One thing that set Ward 5B apart from the rest of SFGH was the Ward’s compassionate visitation policies. Like many hospitals, SFGH’s visitation policy limited visits to family members only. But not 5B. Recognizing the extraordinary emotional needs of the patients, the Ward opened visitation to friends, partners, any anyone who wanted to visit. Activist and long-term AIDS survivor Harry Breaux says in the film, “It didn’t matter if you were family or not. If you wanted to get in to visit someone, you got in!” Although Harry was never hospitalized in Ward 5B, he has high praise for the staff and caregivers there. After Harry moved back to San Francisco, in late 1981-1982, “A friend called and left a message on my answering machine that a friend had died in General of a strange disease. It prompted me to sign up and take the Shanti Volunteer Training for emotional support.” In addition to taking care of his ill roommate, Harry took on two clients at 5B. Both clients eventually, inevitably, died. Undeterred, Harry has continued his volunteer work with valiant dedication.

Among the testimony that the filmmakers captured in “5B” are remarks from Mary Magee, a former Ward 5B nurse who, together with her union, Service Employees International Union (SEIU), fought for safer-needle legislation to ensure the safety of healthcare workers by reducing the occupational transmission of bloodborne illnesses. Former news reporter and CBS-SF news anchor Hank Plante, recipient of the George Foster Peabody Award for journalism and multiple Emmy Awards, recalls the frustration and incredible sadness of covering the AIDS epidemic, especially in the early years, and has high praise for the service provided at Ward 5B. Guy Vandenburg, a native of Amsterdam, moved to San Francisco in 1985 and began working at a hospice. He decided to change careers and went to nursing school. Afterward, he got more deeply involved in hospice and received many patients from Ward 5B. He still works as a nurse in the outpatient unit at SFGH. Harry Breaux’s partner and fellow activist George Kelly recalls the anger and chaos and frustrations of the time and adds his voice to the chorus of praise for Ward 5B.

As AIDS became more manageable and not necessarily a death sentence, Ward 5B was closed in 2003 and its functions absorbed into an oncology unit in the hospital. “I was very happy when care began to become integrated around the hospital.”

Kudos for a job well done.

Asked if he had mixed emotions about the closing of Ward 5B, Guy Vandenberg said, “When it closed, I felt a sense of loss. I still work at SFGH but now at the outpatient HIV Clinic (Ward 86), and I often visit our patients who are in the hospital. I am always happy when I see that so much of the things that were considered revolutionary in the 1980s and 1990s are now standard practice. Patients and their loved ones are much more involved in their care plans.

“At the same time,” Guy continued, “it is undeniable that something was lost. The culture of 5B /5A was unique. There was a tight bond. There were parties, there was Rita Rocket and her Brunch Bunch, there was a lot of celebration of life amid all of the illness and death. There was a sense that we were in this together, and an awareness that we may not always have the support of other healthcare professionals, or middle management, but that we had an obligation to see it through.”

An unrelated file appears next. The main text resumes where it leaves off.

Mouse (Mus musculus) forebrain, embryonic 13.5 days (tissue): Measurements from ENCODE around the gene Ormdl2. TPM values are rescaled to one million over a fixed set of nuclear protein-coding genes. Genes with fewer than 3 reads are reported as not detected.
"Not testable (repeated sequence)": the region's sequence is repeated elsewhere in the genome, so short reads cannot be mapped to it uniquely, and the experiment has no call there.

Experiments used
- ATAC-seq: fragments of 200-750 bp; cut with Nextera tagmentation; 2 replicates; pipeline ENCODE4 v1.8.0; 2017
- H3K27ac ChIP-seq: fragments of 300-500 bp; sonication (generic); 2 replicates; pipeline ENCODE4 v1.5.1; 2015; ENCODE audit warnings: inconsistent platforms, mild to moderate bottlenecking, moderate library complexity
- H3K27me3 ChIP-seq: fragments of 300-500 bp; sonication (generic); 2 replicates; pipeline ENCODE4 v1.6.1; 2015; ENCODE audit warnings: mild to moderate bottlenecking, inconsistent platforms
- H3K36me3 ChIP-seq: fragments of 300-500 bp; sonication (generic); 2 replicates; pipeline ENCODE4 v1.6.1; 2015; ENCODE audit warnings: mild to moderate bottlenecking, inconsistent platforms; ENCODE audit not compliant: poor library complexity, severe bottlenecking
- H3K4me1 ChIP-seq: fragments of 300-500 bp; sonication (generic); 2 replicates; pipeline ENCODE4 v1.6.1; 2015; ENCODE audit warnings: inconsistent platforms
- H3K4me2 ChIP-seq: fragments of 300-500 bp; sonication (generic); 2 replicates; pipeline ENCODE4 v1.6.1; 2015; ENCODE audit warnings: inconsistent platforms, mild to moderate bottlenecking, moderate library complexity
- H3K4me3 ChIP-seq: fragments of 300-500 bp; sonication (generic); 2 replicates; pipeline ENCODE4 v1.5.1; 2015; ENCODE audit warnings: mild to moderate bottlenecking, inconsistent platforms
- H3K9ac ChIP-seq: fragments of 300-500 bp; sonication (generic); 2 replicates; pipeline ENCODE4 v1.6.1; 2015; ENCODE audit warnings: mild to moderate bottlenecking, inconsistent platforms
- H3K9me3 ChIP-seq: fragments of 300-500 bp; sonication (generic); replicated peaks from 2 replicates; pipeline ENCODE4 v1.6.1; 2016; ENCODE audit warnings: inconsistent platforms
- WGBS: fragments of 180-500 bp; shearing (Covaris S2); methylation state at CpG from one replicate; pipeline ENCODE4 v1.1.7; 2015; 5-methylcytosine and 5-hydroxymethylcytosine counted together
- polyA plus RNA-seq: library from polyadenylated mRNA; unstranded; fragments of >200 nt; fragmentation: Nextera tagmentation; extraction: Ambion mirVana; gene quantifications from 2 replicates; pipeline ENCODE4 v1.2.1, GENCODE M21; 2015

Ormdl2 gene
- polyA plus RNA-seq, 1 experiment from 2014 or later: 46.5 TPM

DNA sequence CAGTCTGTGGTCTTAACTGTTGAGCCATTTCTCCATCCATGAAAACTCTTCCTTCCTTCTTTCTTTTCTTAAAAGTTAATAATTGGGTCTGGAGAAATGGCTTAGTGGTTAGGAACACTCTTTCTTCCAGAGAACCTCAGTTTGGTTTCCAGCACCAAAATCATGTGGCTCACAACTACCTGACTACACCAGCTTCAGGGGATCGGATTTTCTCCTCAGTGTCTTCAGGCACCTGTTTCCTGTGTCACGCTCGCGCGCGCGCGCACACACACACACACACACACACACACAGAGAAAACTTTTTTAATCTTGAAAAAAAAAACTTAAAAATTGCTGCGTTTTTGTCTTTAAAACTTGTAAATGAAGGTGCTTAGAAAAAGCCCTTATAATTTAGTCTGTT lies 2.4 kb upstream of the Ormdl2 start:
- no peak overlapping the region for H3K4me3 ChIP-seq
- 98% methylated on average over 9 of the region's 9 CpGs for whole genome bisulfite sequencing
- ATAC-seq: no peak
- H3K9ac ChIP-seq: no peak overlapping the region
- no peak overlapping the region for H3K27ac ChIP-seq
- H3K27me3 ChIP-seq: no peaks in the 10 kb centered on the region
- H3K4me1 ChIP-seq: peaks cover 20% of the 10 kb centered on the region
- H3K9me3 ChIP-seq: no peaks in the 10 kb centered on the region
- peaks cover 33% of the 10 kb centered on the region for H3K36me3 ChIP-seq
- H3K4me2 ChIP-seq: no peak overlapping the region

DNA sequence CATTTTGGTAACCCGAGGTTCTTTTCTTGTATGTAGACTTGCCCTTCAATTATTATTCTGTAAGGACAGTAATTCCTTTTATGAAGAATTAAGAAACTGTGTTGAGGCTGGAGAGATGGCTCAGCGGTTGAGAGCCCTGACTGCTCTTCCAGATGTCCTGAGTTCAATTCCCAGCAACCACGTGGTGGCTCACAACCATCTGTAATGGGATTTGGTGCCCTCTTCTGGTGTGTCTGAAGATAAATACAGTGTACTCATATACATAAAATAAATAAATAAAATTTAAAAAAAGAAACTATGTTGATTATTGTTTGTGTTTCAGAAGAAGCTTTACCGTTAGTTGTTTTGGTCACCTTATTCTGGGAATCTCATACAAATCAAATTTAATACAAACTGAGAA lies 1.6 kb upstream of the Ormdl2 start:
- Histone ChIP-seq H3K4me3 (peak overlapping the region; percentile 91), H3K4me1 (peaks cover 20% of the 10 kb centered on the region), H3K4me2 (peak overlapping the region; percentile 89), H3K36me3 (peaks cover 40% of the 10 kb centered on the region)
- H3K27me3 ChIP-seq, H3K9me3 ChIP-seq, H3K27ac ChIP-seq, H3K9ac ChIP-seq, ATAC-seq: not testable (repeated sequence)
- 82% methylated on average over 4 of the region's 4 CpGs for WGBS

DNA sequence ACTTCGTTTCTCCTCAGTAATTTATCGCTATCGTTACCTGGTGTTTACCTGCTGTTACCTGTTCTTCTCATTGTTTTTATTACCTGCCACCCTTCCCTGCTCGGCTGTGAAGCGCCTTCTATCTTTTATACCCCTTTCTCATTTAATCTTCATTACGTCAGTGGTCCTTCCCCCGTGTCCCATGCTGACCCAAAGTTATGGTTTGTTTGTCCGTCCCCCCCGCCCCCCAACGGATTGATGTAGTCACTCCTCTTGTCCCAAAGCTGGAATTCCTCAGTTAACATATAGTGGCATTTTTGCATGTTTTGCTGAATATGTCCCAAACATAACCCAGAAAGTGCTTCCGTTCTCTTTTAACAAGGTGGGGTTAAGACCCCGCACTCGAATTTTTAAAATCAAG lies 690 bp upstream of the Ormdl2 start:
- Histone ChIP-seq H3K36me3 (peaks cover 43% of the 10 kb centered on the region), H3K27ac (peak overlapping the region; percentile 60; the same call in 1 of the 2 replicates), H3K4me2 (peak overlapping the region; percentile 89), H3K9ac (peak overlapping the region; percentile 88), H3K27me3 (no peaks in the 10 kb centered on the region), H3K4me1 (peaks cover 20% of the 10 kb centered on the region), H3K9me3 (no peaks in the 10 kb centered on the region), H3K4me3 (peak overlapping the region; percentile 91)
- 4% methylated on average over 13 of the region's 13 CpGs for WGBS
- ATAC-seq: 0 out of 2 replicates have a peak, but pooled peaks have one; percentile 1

The documentary screened at the 2019 Cannes Film Festival, where it was awarded the Grand Prix. After showing in theaters around the country, it is now available on video-on-demand. I first watched the documentary at the Castro Theatre here in San Francisco in June. I’d be shocked if there were even one dry eye in the theater. Although it is an emotional roller coaster, bittersweet and candid, 5B is an absolutely essential addition to AIDS history as well as LGBTQ history and certainly required viewing for anyone who wants to understand part of what the earliest days of the AIDS epidemic were like and the courageous women and men who responded to them. Bring tissues.

*

After I left Lon’s room, I leaned up against the wall near his door and began quietly sobbing. A male nurse approached me and put his hand consolingly on my shoulder.

“He isn’t going to make it, is he?” I asked.

“None of them do,” he sadly replied.


Thank you to a great team!
Makeup: Mikal Sky, mikalsky.com
Lighting assistant: Coda McCaffrey
Production assistants: Anthony Fennell and Kenneth Berard
Special thanks to SF Catalyst.


For more information about the photographer, visit: kernercreative.com.


For more info about the film, visit: www.5bfilm.com.


Hank Trout, Senior Editor, edited Drummer, Malebox, and Folsom magazines in the early 1980s. A long-term survivor of HIV/AIDS (diagnosed in 1989), he is a forty-year resident of San Francisco, where he lives with his husband Rick. Follow him on Twitter @HankTroutWriter.